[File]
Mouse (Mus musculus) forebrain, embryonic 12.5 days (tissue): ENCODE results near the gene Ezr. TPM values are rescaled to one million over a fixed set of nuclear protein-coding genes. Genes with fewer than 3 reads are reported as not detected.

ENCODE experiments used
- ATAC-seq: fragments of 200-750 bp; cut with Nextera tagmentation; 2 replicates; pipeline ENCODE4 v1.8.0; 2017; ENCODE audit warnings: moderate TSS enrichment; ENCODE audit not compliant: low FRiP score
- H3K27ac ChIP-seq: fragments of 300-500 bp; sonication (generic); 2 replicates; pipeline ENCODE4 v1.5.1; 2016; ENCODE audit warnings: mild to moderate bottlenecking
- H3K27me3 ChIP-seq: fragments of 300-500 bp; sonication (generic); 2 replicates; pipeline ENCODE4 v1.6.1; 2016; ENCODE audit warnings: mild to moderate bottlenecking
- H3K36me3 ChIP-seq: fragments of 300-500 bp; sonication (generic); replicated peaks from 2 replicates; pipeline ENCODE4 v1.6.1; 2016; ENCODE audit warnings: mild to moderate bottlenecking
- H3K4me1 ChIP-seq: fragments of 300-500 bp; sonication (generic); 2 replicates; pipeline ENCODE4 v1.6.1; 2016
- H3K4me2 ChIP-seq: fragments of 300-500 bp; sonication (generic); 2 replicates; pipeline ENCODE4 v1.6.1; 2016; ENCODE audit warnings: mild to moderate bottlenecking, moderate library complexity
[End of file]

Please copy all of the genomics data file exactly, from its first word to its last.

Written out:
Mouse (Mus musculus) forebrain, embryonic 12.5 days (tissue): ENCODE results near the gene Ezr. TPM values are rescaled to one million over a fixed set of nuclear protein-coding genes. Genes with fewer than 3 reads are reported as not detected.

ENCODE experiments used
- ATAC-seq: fragments of 200-750 bp; cut with Nextera tagmentation; 2 replicates; pipeline ENCODE4 v1.8.0; 2017; ENCODE audit warnings: moderate TSS enrichment; ENCODE audit not compliant: low FRiP score
- H3K27ac ChIP-seq: fragments of 300-500 bp; sonication (generic); 2 replicates; pipeline ENCODE4 v1.5.1; 2016; ENCODE audit warnings: mild to moderate bottlenecking
- H3K27me3 ChIP-seq: fragments of 300-500 bp; sonication (generic); 2 replicates; pipeline ENCODE4 v1.6.1; 2016; ENCODE audit warnings: mild to moderate bottlenecking
- H3K36me3 ChIP-seq: fragments of 300-500 bp; sonication (generic); replicated peaks from 2 replicates; pipeline ENCODE4 v1.6.1; 2016; ENCODE audit warnings: mild to moderate bottlenecking
- H3K4me1 ChIP-seq: fragments of 300-500 bp; sonication (generic); 2 replicates; pipeline ENCODE4 v1.6.1; 2016
- H3K4me2 ChIP-seq: fragments of 300-500 bp; sonication (generic); 2 replicates; pipeline ENCODE4 v1.6.1; 2016; ENCODE audit warnings: mild to moderate bottlenecking, moderate library complexity